The 8 best tips for race day

Trackstaa considers the latest physiological and scientific research alongside some key running style tips to help you improve your performance. 

 

 

The buzz of race day, the flutters of excitement you get in the pit of your stomach, gradually increasing in intensity, the unavoidable nerves that overwhelm you as you get closer to ‘go-time’, have, over the course of the global pandemic, dwindled into a nothing more than a memory akin to a vague dream. For almost all of us, it’s been far too long.
Whilst we’ve all been going cold turkey from the drug we’ve got an insatiable appetite for, it’s worth reminding ourselves that without proper preparation, without the correct race day mindset, without taking care of the, so-called, little things, your chances of performing to your absolute potential are severely diminished; I don’t care how much you’ve smashed your most recent training block.
Now, this article isn’t designed to give you all the answers. In fact, much of the race day ritual is a bit of trial and error, maybe even a bit of superstition. Take our very own Alfie, for example, who religiously warms up for 14 and a half minutes, no more, no less, after he did it once and performed far above expectations. So, the point of these tips is not to tell you what you have to do, but just give you a bit of helpful guidance based on the things we’ve found useful. Mix it up, try different things and see what works for you.
Trackstaa’s top race day tips
Get to the race on time – In fact, get to the race as early as you can. You can never be early, but you can certainly be late. You want to arrive at the race venue focussed on nothing but preparing correctly and thinking about the race and it’s impossible to do that if you are rushed or stressed or both. Give yourself at least an hour before the start time so you can get used to the surroundings and warm up fully. Personal preference is 90 minutes before the Gun. If it's a race where you have to walk the course, then usually around 2 hours.
Get your race day nutrition right – Eating too close to the start time will cause cramps but your body needs the right fuel, so try and consume a meal rich in carbohydrates usually around 3 hours before the race. Try and get your caffeine hit too as it’s proven to improve concentration, endurance and muscular strength. Personal preference again, is caffiene around 75 minutes before go time. As you get closer to the start, grab some energy gels and easily digestible carbs like Jaffa cakes or performance drinks. Your hydration plan should have started 48 hours before but don’t forget to sip some water throughout the day of the race too.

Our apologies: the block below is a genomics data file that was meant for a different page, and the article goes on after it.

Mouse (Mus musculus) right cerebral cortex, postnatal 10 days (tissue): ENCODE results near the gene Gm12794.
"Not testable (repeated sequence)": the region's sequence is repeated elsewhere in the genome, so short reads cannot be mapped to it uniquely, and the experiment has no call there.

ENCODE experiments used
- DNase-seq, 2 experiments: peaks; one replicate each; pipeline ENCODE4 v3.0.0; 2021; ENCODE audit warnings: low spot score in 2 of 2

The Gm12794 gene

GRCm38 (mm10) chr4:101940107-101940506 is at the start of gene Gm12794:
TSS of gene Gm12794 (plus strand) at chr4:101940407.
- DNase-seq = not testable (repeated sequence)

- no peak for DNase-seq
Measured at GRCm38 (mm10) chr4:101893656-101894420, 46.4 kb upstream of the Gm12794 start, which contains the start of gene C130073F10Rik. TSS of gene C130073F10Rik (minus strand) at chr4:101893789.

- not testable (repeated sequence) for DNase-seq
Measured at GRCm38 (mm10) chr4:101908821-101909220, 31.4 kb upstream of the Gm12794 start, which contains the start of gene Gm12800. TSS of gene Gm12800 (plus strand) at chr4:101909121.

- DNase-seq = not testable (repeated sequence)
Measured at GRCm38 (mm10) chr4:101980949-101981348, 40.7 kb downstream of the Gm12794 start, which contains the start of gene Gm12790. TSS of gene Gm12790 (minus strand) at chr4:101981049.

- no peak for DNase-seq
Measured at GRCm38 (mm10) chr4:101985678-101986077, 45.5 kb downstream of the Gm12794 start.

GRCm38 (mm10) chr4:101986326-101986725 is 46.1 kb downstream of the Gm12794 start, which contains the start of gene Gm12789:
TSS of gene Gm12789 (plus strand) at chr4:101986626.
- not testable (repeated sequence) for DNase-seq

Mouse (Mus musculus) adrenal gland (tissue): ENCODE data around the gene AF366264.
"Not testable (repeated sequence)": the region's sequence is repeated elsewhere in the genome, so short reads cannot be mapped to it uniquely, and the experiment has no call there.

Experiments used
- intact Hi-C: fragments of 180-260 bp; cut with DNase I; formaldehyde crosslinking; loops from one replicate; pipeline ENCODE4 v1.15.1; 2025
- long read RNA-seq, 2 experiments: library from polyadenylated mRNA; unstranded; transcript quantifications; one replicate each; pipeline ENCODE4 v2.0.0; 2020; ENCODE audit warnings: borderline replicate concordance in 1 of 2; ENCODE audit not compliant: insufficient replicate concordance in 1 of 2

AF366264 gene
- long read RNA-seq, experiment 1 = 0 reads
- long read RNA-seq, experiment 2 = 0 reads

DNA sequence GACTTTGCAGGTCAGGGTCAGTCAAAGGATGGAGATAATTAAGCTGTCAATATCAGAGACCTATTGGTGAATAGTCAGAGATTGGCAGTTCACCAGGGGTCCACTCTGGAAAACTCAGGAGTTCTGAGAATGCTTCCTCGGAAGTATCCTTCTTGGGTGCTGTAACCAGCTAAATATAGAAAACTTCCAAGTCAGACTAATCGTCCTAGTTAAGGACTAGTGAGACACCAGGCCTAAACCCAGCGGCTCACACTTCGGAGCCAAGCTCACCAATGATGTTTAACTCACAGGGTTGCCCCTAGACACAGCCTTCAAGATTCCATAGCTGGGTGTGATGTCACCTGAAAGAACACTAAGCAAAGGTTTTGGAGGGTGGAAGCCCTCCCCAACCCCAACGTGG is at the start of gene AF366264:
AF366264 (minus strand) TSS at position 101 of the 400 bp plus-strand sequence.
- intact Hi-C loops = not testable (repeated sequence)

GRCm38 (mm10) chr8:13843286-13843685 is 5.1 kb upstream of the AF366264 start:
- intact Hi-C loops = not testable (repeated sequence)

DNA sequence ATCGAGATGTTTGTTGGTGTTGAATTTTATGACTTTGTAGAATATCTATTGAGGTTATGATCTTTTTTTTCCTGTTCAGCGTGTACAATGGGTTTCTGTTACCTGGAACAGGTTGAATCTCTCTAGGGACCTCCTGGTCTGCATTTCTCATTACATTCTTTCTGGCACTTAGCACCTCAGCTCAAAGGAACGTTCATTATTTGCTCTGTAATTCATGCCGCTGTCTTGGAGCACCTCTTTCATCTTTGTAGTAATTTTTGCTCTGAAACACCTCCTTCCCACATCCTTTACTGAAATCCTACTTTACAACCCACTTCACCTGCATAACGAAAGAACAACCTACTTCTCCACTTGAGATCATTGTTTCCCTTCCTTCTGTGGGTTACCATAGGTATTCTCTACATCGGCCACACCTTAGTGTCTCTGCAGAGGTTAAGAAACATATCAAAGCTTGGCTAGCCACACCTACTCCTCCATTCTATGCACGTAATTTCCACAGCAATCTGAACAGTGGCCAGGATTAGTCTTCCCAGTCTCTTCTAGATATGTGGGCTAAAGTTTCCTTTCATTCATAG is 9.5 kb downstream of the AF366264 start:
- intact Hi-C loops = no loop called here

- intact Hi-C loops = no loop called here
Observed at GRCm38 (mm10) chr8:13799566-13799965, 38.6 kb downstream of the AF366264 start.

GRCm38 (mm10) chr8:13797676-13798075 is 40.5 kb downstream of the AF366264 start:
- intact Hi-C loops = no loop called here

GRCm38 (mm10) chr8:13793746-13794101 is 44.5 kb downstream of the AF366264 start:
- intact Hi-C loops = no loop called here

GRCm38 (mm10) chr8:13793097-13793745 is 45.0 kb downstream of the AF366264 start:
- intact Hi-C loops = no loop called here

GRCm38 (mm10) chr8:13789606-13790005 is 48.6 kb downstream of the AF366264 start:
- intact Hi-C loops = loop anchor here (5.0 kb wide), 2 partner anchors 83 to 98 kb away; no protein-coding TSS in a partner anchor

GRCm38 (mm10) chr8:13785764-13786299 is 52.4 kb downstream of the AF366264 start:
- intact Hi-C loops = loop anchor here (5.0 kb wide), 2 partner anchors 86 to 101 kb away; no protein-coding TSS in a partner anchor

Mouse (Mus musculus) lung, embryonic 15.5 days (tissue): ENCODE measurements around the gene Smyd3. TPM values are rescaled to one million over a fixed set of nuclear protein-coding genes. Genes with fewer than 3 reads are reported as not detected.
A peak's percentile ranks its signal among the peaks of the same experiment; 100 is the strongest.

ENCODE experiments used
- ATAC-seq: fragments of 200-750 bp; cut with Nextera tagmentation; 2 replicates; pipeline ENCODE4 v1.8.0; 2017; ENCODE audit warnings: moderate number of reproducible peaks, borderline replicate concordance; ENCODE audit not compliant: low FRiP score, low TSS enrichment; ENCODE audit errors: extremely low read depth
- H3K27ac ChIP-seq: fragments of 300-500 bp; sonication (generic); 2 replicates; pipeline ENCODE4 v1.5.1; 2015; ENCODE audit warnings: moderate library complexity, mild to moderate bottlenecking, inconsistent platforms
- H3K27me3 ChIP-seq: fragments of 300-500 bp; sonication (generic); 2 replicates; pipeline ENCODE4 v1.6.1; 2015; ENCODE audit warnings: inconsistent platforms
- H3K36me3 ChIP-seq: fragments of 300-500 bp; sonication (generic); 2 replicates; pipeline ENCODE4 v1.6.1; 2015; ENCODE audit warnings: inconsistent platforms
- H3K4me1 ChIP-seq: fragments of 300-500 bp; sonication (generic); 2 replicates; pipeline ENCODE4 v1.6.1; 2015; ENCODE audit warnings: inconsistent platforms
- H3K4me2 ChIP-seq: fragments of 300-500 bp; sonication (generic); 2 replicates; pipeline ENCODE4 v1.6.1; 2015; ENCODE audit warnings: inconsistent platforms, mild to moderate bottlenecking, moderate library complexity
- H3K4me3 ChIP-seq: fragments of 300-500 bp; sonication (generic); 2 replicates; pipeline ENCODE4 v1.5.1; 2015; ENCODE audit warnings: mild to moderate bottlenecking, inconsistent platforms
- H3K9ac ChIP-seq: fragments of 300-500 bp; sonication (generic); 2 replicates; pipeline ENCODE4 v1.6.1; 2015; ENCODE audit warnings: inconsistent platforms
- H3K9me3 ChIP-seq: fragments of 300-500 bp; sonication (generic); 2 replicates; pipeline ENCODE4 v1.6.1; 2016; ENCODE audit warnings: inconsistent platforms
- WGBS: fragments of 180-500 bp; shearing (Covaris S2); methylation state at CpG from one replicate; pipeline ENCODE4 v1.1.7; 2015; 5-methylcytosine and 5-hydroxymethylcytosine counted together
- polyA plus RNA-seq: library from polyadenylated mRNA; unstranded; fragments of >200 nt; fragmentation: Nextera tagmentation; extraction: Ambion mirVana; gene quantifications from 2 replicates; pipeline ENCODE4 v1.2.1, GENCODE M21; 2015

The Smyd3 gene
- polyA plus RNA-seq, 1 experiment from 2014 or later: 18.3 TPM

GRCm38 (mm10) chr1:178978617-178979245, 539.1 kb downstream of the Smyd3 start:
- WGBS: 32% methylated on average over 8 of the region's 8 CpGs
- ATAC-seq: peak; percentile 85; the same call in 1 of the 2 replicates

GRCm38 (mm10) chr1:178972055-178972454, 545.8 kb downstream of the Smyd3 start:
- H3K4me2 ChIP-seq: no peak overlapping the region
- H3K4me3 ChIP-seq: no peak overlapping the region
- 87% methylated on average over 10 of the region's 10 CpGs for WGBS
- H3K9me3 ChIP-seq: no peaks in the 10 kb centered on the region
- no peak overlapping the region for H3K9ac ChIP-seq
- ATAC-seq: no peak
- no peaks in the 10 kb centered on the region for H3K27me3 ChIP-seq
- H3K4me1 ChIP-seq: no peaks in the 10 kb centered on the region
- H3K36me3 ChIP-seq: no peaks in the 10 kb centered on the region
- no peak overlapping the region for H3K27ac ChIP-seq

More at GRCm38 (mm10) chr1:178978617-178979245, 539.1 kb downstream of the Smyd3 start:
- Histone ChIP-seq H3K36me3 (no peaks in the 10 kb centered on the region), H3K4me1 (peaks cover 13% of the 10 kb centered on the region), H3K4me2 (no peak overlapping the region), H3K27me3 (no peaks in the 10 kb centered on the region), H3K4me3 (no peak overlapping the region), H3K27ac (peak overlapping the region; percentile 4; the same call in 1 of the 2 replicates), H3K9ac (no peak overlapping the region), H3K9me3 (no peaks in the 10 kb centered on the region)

Wear your best kit – Look good, feel good, run fast. Enough said. Psychologically, you get a boost, when feeling like you look the part. It's all about those small % gains.
Take extra warm-up gear – If you can, take two pairs of running shoes, your daily mileage trainer for your warm-up and save your quickest shoes for the race. That way, when you pull on your race shoes, you’ll literally feel like you’re running in a new pair of shoes. In the same vein, take 2 pairs of socks, one thicker, heavier pair to warm up in and your lightest, springiest pair for the race. The later is slightly excessive, but this again gives a psychological boost.
Go to the toilet – Yes, really, don’t do a Paula.
Visualise your race – As your sipping your coffee or easing into your warm-up, think about the race, how it’s going to feel, where it’s going to hurt and how you’re going to react. The fewer surprises the better. This helps your preparation for the race and your tactics.
Conduct a thorough warm-up – You shouldn’t be making your warm-up routine up on the day, so make sure it’s planned out in advance. It needs to be at least 10 minutes’ worth of running, usually building from a jog into a steadish run. Make sure to include some effective dynamic stretches to get those muscles and nerves primed for maximum effort. Think about building in some specific running drills such as A-Skips, B-Skips and high knees. Finish off your warm-up with 2 to 3 60-80m strides to get the legs turning over and engaging those fast-twitch muscle fibres.
Embrace the nerves and enjoy it – Nerves are good, in fact without them we wouldn’t have survived as a species. It’s a natural hormone response that causes the body to produce adrenaline in response to a perceived threat. It’s vital for performance optimisation. Embrace it, enjoy it, live for it because, my goodness, haven’t we all missed it.

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